“Don’t worry.” It’s the Chinese female again. “He will. You’ve seen how he operates. Everything planned to the Nth degree with multiple backups and contingencies.” She’s clearly in charge. “Have you seen him fail at anything yet?”

“Do you think Ryzaard will kill him? With his own hands?” The male voice laughs.

The female voice clears her throat. “That’s the plan. Without hesitation. He’s done it before. Unless there’s been a change.”

“What about the girl?”

“If he has to kill the boy, I’m sure she’ll be next.” The Chinese female doesn’t sound too upset about the prospect.

“Too bad. I thought she was cute, for a white girl.”

“I’d drop any ideas you might have. She’s totally out of your league. If the two of them don’t cooperate, they’ll end up in the concrete foundation of a new building down around Battery Street. Now get back to work and stop bothering me. Last I checked, you have a first name for the boy and a lead on his father. You better find out exactly who they are and everything about them before Ryzaard gets back.”

The hair rises on the back of Kent’s neck. He listens for another five minutes, but the human voices have gone silent.

The short conversation confirms his suspicions about corporate intrigue. Ryzaard, the new President and CEO of MX SciFin, is already plotting murder.

Kent smiles to himself. He’s struck gold on the first try.


After an hour of running, Matt’s tired and dirty and sweaty. Ten or fifteen meters behind, he hears the constant sound of breaking branches and heavy breathing. Glancing backward, multiple pairs of yellow eyes burn in the darkness. The air feels moist, dead, heavy.

And then all goes still.

Up ahead, the forest seems to finally end. When he gets to the edge and breaks free of the trees, the same monolithic building he escaped from rises up before him, just as he left it, except for one thing. No sounds, no people.

Somehow, Matt has run in a circle and come back to where he started.

“Ryzaard!” he shouts up at the balcony. “I’m here.”


Matt runs to the glass column under the building and stands beside it, not knowing what to do. It lights up and opens, just like before, and he enters. Closing around him, the column pushes him up into its interior as the color inside changes from dark blue to violet to pink. When the glass opens, he steps out into the same square room with a golden floor and walls. He runs to the open double doors and out onto the platform.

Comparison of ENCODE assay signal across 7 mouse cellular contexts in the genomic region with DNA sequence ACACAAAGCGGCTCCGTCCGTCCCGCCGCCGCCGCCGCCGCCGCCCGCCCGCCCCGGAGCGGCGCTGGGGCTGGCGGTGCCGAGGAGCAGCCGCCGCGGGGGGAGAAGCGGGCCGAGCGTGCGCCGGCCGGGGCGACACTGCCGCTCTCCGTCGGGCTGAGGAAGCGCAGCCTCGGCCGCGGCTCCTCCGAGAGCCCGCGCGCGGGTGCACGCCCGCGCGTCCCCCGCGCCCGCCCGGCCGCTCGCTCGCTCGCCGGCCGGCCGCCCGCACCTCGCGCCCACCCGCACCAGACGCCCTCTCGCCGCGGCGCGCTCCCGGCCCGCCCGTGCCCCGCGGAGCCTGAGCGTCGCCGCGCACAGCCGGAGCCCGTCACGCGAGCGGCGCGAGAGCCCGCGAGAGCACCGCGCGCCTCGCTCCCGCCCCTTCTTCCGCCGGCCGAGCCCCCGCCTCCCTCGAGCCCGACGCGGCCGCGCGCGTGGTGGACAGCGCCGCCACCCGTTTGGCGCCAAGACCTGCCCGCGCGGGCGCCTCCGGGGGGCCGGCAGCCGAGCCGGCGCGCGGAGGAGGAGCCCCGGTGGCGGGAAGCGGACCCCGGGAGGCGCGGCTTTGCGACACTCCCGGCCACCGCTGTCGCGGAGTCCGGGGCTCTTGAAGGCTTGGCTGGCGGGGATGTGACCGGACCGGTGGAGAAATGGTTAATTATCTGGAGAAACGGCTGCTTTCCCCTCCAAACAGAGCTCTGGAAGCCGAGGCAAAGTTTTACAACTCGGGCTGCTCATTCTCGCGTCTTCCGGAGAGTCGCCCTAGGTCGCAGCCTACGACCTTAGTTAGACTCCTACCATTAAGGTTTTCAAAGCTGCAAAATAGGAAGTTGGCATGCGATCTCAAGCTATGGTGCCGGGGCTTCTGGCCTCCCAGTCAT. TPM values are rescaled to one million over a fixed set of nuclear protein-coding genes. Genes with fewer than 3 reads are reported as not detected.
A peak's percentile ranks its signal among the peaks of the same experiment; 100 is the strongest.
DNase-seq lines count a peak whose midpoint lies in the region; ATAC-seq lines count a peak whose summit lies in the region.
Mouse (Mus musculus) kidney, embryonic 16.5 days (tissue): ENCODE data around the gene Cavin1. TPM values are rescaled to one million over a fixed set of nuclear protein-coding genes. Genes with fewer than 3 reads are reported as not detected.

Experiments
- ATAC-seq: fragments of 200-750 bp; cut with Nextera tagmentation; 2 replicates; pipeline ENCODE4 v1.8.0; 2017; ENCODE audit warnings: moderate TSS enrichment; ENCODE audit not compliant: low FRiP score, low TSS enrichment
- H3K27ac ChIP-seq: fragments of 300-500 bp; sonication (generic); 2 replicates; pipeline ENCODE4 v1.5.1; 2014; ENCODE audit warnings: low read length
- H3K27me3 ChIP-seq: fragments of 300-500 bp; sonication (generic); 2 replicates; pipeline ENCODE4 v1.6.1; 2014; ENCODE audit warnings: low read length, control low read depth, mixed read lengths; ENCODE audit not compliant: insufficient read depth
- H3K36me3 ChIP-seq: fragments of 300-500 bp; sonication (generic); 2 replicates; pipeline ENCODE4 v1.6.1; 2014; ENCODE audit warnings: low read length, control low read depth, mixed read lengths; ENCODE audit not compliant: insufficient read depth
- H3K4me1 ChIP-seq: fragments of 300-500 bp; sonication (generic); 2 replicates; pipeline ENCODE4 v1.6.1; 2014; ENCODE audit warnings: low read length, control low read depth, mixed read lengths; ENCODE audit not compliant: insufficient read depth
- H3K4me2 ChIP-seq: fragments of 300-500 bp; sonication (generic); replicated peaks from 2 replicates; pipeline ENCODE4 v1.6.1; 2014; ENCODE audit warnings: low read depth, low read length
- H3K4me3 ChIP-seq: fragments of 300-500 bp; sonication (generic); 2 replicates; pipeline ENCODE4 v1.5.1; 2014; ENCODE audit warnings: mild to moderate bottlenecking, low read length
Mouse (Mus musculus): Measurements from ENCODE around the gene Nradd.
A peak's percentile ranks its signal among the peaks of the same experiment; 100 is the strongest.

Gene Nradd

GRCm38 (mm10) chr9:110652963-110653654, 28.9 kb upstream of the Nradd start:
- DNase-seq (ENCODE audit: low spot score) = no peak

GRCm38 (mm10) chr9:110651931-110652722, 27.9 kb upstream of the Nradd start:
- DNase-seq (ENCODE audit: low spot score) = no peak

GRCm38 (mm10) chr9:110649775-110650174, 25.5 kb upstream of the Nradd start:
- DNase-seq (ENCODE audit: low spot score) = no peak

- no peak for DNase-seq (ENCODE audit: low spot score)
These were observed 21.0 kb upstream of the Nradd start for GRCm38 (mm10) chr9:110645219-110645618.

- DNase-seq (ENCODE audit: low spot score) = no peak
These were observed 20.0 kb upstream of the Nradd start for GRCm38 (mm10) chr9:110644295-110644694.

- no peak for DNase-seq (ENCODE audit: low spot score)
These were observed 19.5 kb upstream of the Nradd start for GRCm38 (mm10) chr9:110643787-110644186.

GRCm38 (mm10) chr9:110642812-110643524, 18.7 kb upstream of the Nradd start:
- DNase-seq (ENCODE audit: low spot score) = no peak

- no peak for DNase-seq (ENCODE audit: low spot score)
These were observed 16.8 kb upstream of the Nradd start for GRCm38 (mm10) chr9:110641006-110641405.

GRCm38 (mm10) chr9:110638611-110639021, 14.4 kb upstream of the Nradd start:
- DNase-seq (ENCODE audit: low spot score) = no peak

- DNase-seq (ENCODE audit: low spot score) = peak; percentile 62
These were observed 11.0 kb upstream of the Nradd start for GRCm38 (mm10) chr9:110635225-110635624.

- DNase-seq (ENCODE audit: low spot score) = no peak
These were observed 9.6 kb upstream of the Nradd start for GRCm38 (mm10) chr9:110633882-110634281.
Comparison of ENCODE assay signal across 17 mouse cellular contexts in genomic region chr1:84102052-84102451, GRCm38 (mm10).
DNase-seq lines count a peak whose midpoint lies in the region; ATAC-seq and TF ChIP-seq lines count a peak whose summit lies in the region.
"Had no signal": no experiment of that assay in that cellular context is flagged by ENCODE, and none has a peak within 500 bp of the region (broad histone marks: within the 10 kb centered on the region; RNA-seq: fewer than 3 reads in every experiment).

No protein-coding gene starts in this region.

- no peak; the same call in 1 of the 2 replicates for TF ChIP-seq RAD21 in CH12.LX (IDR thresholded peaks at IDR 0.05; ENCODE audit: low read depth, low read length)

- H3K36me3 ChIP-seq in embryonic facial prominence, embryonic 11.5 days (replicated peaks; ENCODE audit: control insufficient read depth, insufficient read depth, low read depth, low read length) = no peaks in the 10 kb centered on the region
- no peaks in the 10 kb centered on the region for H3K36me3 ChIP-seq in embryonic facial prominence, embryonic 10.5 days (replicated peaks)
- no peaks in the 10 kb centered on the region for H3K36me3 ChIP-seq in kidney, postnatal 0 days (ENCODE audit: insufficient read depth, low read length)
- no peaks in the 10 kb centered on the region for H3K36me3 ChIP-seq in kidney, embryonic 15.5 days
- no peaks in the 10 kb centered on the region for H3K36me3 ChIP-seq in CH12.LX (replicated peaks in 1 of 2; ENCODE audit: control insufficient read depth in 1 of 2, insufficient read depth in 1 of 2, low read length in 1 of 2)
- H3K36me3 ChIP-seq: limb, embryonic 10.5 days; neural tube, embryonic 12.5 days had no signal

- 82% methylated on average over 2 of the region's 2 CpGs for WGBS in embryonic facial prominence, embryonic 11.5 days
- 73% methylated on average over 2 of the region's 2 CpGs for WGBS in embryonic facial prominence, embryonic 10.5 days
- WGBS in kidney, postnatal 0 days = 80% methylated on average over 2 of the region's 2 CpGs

A single chandelier is lit up directly over his head. The great ballroom is empty, filled only with dim light and cold.

“Where are you?” he shouts into the emptiness.

No answer.

A sparkle of purple catches his eye. He looks closer and sees the ear implant, the one he cast away, lying on the floor a few paces away, misshapen and flat, like a crushed termite. A long red tendril, soaked in blood, is still attached. His fingers reach down to pick it up.

At the instant of contact, there’s a flash of light that leaves a green afterimage.

Matt tries to open his eyes, but he’s overcome by rolling waves of nausea broken up by explosions of pain into his back and up his vertebrae. It feels as if an unseen stranger is ramming a white-hot wire through his spinal cord, burning and tearing all the way from his coccyx to the base of his skull. He tries to reach around to feel the lower lumbar region, thinking that perhaps he’s been stabbed by a knife or shot, but his hand will not move. Finally, he figures out that he is sitting in a chair, strapped to it by his wrists and ankles.

His first instinct is to fight back the pain with controlled breathing, like he did before, but all he can do is wheeze and gasp for air. Summoning all his strength and focus, he manages to open one eye for a few seconds before it snaps shut.

It is enough to confirm the location. He is back in Professor Yamamoto’s office.

The muffled sound of surf beats on a distant beach. The sound becomes a lifeline, and he holds on to it like a sailor thrown overboard in a violent hurricane. After another long struggle, he manages to open a slit in his eye.